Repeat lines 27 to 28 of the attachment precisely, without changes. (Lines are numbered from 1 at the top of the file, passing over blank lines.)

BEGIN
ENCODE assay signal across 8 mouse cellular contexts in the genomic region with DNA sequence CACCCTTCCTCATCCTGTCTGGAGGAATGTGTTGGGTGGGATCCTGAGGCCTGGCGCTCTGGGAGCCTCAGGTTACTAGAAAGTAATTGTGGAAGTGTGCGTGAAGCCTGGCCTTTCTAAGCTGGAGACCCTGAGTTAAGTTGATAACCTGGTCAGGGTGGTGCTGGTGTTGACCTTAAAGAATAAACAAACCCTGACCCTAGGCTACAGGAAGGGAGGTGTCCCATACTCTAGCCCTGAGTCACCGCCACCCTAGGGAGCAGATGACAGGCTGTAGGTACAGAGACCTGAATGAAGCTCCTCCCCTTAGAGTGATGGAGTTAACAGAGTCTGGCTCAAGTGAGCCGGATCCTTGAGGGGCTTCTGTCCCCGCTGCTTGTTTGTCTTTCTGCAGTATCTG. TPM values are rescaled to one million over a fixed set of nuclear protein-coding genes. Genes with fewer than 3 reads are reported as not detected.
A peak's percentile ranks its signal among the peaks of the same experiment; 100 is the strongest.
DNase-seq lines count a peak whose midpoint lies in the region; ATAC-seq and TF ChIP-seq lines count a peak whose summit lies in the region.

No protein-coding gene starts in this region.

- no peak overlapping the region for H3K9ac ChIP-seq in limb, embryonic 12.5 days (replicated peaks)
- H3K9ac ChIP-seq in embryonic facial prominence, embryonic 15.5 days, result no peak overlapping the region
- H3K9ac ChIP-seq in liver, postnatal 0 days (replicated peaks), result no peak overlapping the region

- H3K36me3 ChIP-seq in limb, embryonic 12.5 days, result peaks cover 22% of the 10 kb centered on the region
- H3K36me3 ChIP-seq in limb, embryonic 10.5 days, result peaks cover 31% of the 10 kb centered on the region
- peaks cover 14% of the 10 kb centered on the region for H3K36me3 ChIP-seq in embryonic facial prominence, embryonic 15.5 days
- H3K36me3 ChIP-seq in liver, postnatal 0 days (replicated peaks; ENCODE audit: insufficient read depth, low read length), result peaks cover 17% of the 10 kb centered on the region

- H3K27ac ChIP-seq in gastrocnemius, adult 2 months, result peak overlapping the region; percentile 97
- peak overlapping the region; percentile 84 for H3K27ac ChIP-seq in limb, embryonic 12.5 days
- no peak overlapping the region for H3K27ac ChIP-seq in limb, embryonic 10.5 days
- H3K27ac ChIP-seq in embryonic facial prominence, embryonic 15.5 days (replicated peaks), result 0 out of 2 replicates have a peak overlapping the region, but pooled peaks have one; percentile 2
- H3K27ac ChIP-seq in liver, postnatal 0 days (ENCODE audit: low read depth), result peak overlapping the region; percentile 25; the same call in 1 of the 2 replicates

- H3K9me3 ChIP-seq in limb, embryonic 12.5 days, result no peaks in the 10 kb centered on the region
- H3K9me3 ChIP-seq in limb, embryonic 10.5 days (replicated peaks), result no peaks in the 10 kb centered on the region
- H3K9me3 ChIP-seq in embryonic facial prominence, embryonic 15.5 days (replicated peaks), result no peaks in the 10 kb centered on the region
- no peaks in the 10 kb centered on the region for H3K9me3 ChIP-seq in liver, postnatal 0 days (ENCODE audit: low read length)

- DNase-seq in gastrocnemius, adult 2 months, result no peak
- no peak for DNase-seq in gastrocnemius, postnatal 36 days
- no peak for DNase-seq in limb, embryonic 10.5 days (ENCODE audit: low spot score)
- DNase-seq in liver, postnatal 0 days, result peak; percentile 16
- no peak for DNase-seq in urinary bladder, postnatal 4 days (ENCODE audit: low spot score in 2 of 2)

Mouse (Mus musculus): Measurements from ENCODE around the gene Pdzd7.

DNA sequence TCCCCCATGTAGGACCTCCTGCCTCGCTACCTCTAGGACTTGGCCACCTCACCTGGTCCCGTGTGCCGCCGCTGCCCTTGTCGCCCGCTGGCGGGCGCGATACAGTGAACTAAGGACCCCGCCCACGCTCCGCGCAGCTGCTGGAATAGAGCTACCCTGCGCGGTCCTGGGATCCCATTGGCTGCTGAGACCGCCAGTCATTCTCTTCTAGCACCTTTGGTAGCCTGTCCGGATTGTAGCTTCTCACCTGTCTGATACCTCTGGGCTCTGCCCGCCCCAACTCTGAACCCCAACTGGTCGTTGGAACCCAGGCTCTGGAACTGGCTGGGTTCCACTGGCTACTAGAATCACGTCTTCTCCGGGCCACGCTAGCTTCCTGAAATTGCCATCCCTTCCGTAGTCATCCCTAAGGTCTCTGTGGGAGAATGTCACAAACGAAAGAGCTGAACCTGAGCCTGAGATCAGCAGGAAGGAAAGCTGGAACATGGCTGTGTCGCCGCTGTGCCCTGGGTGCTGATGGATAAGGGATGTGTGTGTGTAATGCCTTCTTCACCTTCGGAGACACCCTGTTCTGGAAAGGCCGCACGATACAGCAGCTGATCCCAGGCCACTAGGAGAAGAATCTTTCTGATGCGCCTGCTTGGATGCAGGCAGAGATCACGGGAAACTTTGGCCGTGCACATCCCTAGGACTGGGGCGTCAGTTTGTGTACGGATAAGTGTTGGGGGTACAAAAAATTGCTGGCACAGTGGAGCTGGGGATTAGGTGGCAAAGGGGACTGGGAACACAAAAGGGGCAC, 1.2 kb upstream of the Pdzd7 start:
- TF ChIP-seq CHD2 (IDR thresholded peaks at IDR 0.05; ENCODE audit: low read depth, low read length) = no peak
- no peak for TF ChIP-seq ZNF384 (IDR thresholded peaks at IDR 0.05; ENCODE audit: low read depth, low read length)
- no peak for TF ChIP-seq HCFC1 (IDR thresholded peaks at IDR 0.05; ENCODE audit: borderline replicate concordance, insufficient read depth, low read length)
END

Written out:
DNA sequence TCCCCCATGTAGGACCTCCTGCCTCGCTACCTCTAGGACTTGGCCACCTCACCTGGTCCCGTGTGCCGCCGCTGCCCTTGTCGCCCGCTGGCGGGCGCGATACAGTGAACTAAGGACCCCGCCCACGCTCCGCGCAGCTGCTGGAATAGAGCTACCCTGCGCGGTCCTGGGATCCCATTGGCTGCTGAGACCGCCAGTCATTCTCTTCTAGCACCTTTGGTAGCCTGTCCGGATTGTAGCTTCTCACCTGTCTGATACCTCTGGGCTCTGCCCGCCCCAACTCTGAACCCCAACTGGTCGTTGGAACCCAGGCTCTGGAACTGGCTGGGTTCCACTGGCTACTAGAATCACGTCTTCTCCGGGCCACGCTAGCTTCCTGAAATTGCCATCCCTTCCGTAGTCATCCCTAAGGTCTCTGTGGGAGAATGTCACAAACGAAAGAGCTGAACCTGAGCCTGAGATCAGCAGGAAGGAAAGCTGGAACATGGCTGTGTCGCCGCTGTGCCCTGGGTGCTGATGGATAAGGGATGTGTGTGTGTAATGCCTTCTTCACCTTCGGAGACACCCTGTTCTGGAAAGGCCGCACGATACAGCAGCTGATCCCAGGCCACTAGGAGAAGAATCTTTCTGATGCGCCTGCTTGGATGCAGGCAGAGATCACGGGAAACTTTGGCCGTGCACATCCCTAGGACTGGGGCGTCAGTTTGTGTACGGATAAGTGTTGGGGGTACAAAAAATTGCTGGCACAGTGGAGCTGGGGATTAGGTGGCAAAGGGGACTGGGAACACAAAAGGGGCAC, 1.2 kb upstream of the Pdzd7 start:
- TF ChIP-seq CHD2 (IDR thresholded peaks at IDR 0.05; ENCODE audit: low read depth, low read length) = no peak